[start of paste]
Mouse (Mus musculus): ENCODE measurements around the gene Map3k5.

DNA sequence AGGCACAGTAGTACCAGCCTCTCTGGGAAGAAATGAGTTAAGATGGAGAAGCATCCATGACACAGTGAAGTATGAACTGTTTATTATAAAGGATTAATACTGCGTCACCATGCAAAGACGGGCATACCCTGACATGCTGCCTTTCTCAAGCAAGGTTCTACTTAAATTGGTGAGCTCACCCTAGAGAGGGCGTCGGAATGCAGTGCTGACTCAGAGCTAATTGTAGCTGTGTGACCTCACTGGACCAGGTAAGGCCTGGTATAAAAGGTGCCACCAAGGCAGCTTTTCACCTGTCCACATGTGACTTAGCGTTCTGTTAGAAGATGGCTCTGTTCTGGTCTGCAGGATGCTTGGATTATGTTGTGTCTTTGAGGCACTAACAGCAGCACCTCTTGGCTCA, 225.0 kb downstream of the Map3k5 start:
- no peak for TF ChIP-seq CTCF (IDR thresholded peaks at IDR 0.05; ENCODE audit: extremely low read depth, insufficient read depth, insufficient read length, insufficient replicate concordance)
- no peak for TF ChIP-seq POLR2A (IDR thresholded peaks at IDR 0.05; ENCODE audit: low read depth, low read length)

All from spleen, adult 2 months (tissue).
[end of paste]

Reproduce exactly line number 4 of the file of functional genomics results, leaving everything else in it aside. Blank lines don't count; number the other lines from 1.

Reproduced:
- no peak for TF ChIP-seq POLR2A (IDR thresholded peaks at IDR 0.05; ENCODE audit: low read depth, low read length)